Surveys conducted by NRI in December 2018 and December 2020 showed that the number of times respondents said they shopped online annually grew from 33.8 to 37.4. In terms of amount spent per transaction, however, the figure dropped to ¥2,136 from ¥2,484.
“When analyzing the number of transactions and payment amounts, we notice purchasing activity is most robust among youths,” Hayashi says. “Those in their teens, for example, spend roughly ¥600 on average per transaction, while those in their 20s typically spend around ¥1,000.”
Flea market apps such as Mercari are especially popular among those age groups, he says.
Still, Japan lags behind other major economies when it comes to its population’s online prowess.
China leads the pack with one of the most sophisticated digital ecosystems in the world. According to Mckinsey & Company’s China consumer report 2021, the nation has more than 850 million internet users, with mobile payment penetration triple that of the United States. It also boasts the world’s largest e-commerce market, accounting for about 45% of global retail e-commerce transaction value in 2018.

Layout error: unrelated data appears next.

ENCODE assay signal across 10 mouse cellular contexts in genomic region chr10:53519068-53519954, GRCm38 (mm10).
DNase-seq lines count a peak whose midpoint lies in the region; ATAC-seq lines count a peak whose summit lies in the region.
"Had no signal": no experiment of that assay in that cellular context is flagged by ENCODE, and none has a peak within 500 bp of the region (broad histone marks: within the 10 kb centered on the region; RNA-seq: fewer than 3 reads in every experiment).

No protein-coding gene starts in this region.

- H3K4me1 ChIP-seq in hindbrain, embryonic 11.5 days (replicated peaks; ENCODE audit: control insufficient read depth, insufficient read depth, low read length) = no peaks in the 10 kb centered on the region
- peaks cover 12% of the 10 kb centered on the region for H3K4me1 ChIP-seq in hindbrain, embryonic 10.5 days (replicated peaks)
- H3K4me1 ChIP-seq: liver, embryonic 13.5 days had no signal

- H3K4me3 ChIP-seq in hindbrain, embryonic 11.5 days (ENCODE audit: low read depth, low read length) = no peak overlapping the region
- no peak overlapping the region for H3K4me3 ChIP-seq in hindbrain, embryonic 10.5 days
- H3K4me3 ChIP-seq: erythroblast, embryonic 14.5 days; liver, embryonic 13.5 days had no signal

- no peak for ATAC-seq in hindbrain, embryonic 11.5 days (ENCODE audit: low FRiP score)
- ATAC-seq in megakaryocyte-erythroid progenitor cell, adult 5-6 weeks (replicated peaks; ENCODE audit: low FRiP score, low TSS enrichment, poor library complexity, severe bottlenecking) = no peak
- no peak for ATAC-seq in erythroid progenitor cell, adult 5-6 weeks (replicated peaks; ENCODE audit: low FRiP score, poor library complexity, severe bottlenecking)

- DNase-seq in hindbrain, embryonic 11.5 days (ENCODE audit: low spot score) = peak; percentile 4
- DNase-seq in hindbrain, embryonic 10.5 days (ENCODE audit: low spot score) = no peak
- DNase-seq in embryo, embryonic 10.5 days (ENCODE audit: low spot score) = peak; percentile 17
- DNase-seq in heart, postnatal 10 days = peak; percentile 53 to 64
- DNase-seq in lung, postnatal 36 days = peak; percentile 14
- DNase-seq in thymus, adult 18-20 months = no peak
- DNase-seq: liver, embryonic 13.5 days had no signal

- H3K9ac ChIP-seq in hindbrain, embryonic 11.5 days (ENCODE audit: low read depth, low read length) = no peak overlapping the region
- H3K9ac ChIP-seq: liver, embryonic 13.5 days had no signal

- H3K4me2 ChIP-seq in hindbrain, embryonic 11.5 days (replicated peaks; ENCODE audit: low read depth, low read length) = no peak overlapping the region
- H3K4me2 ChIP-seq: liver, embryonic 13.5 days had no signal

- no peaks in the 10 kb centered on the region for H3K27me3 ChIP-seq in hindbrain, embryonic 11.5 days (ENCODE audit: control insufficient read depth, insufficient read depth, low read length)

The report says around 55% of Chinese consumers are likely to continue buying more groceries online after the peak of the crisis. The consulting giant said that, according to its mobile survey, 74% of Chinese citizens increased their online grocery visit frequency during the pandemic, and 15% said they will increase visits after its peak has passed.